Insurance fraud involves any misuse of insurance policies to illegally gain or benefit from the insurance cover.
This type of fraud occurs across every type of insurance, from motor (including "crash for cash" and stolen car frauds) and home cover (such as intentional damage, fraudulent theft and overstated property values), to travel and health insurance.
The Association of British Insurers (ABI) states that detected fraud costs over £1 billion every year, while undetected fraud is estimated to cost a further £2 billion on top of that.
As well as increasing premiums for policyholders, insurance fraud exacts a financial toll on wider society, as public resources, including the police, courts and NHS, are diverted to deal with fraudulent claims.
Insurers invest hundreds of millions of pounds in fraud identification and prevention each year; however, the problem persists, as the volume and sophistication of frauds continues to increase.
The number of fraudulent claims tends to rise after natural disasters, recessions, or other unusual events that put economic pressure on individuals.
As Covid-19 continues to have serious implications for public health, businesses and the economy, unemployment levels are escalating and the number of fraudulent insurance claims is also likely to grow.
The consequences for those found to have committed insurance fraud vary. At the most lenient end of the scale, the claim may simply be refused, but the policy could also be cancelled and recorded with the Insurance Fraud register.
The most punitive outcome of a proven fraudulent claim is a criminal conviction and a potential prison sentence for the fraudster.
Pressure on public prosecutions
Due to significant budget cuts to the police and the Crown Prosecution Service (CPS), many confirmed insurance frauds are not being prosecuted, and many are not even investigated by law enforcement.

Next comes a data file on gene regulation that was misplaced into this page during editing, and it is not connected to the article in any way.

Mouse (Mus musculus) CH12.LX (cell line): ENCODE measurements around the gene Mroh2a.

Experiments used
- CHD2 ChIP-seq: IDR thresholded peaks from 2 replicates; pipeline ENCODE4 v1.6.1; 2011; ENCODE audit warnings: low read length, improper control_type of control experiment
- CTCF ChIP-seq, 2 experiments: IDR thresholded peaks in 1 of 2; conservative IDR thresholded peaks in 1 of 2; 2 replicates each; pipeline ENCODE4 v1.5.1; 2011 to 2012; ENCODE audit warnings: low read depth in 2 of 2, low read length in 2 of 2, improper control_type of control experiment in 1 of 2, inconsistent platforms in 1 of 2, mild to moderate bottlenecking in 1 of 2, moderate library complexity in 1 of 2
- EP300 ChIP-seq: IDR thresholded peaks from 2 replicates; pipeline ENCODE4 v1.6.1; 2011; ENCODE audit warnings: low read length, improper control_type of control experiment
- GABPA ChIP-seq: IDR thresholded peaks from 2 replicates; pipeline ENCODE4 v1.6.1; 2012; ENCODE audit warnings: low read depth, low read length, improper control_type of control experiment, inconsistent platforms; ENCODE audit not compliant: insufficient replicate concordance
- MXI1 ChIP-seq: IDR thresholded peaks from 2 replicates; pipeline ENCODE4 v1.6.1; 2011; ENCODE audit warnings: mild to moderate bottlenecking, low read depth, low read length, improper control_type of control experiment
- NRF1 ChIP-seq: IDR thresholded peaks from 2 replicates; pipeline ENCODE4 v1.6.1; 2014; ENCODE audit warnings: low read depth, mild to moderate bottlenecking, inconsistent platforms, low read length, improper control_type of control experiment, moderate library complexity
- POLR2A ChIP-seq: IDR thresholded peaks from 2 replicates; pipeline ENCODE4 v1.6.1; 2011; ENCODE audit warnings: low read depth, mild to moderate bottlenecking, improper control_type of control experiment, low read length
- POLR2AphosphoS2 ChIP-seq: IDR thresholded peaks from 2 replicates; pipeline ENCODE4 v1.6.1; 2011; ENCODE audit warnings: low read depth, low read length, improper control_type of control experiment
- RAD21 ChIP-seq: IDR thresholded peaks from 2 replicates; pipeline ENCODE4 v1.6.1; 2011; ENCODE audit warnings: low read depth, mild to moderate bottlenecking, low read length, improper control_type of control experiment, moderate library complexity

The Covid-19 pandemic and associated lockdown has added to pressures on the public justice system, as jury trials were suspended in March, adding to an already extensive backlog of cases.
This means it is likely to be a long time before new criminal cases are tried in the courts.
The CPS has predictably reviewed its priorities in the wake of these challenges, with their new Coronavirus: Interim CPS Case Review Guidance and Interim CPS Charging Protocol indicating that certain serious, but non-urgent, cases are likely to be put on the back burner for the foreseeable future.
This is bad news for companies (and other victims of crime) who have been defrauded, especially if the losses from fraud compound economic damage already caused by Covid-19.
Increasingly, insurance companies are left to investigate matters for themselves and are seeing the benefits of bringing a private prosecution against those making fraudulent claims, rather than rely on the public justice system.
The Prosecution of Offences Act 1985 provides the right for individuals and companies to bring a private prosecution. These prosecutions are often quicker, more focused and efficient than public prosecutions and civil actions, and more cost-effective.
The party bringing the prosecution may reclaim the prosecution costs, including the cost of investigation, from the defendant if they are convicted.
A private prosecutor can also recover reasonable costs from government central funds, win or lose, provided the private prosecution has been brought properly and the prosecutor commenced the prosecution in good faith.
As long as the case has been brought properly, it is unlikely that the prosecutor will have to pay the costs of the defendant, if they are convicted. This is in contrast to civil proceedings, where the losing party is normally required to pay costs to the other side.
Private prosecutions help victims of crime, including insurers who have been defrauded by policyholders, to achieve justice. They also provide a greater deterrent than civil remedies, as they ensure offenders are meaningfully penalised for criminal wrongdoing, demonstrating to others who may be contemplating a fraudulent claim that such acts do not go unpunished.
For more information on Fieldfisher's private prosecutions service, please contact a member of the FCCI team.
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